Scleroderma is a group of diseases that cause the skin and connective tissues to harden and tighten, according to Mayo Clinic. While it may affect only the skin in some persons, the condition often also attacks other parts of the body such the digestive tract, blood vessels and internal organs
Scleroderma that mainly attacks the skin is called localized scleroderma, while that which attacks other parts of the body is referred to as systemic or generalized scleroderma, explains WebMD. Localized scleroderma is of two types: morphea and linear. The former manifests in hard oval-like skin patches that appear as red or purple and start to become white in the center later on, while the latter results in thickened leg, arm or facial skin lines.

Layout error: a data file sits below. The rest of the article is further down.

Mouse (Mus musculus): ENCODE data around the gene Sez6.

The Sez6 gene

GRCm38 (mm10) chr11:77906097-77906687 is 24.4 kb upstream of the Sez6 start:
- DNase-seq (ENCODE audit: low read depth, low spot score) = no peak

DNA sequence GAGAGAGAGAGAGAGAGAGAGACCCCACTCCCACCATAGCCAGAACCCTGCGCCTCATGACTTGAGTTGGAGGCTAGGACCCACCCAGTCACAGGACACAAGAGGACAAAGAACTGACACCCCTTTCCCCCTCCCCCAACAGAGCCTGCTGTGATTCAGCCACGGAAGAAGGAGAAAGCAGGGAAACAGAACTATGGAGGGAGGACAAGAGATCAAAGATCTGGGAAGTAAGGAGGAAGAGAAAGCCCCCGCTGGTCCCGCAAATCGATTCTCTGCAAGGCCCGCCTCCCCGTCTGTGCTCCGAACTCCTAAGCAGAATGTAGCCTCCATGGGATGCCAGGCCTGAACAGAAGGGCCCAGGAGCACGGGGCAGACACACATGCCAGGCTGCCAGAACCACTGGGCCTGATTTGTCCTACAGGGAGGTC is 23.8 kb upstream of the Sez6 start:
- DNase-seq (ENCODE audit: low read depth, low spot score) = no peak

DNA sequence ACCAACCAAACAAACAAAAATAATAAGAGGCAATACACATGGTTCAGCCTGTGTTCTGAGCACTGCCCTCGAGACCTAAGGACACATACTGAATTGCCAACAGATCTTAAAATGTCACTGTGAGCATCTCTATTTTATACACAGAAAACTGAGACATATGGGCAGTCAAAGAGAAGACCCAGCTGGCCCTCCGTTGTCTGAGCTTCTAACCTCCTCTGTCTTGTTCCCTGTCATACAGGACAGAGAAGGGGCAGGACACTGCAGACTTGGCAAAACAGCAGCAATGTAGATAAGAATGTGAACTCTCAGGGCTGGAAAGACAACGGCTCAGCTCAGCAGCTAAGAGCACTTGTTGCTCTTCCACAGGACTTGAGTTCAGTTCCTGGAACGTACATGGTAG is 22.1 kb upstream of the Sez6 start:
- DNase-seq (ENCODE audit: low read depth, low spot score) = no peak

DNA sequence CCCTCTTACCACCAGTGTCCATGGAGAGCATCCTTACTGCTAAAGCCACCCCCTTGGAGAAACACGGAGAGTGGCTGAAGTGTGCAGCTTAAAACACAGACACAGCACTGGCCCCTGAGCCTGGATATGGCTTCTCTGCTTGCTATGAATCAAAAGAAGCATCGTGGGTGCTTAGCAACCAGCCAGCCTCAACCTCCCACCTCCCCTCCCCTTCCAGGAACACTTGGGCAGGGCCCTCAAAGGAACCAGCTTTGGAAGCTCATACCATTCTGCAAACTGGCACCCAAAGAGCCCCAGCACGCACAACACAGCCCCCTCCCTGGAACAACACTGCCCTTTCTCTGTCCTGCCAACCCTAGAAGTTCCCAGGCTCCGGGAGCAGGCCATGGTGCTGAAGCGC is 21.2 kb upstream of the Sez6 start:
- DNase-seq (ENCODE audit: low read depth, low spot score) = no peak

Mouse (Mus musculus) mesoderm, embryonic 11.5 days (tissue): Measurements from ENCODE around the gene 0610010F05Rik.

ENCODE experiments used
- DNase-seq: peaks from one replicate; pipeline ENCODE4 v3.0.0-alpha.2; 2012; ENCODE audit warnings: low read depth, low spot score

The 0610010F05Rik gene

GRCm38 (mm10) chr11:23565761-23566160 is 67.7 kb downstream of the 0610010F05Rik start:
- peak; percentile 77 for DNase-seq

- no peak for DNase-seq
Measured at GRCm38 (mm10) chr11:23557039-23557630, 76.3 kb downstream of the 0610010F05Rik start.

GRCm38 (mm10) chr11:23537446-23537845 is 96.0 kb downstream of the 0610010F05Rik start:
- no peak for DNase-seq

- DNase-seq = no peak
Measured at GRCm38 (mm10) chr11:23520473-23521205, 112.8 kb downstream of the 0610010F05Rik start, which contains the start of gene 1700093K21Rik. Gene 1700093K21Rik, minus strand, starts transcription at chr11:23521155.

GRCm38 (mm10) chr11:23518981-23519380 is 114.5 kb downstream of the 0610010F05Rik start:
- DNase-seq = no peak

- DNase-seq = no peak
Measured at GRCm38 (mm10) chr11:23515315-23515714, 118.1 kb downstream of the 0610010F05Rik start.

Systemic scleroderma, on the other hand, affects many body parts and include limited and diffuse scleroderma, as explained by WebMD. Aside from attacking the facial, feet and hand skin, limited scleroderma affects the body systems such as the intestines, lungs and esophagus. Although it develops slowly, it exacerbates with time and may increase blood pressure in the lungs. By contrast, diffuse scleroderma develops rapidly. It manifests in thick skin on the upper arms, feet, hands and middle body section. It also damages the heart, lungs and kidney.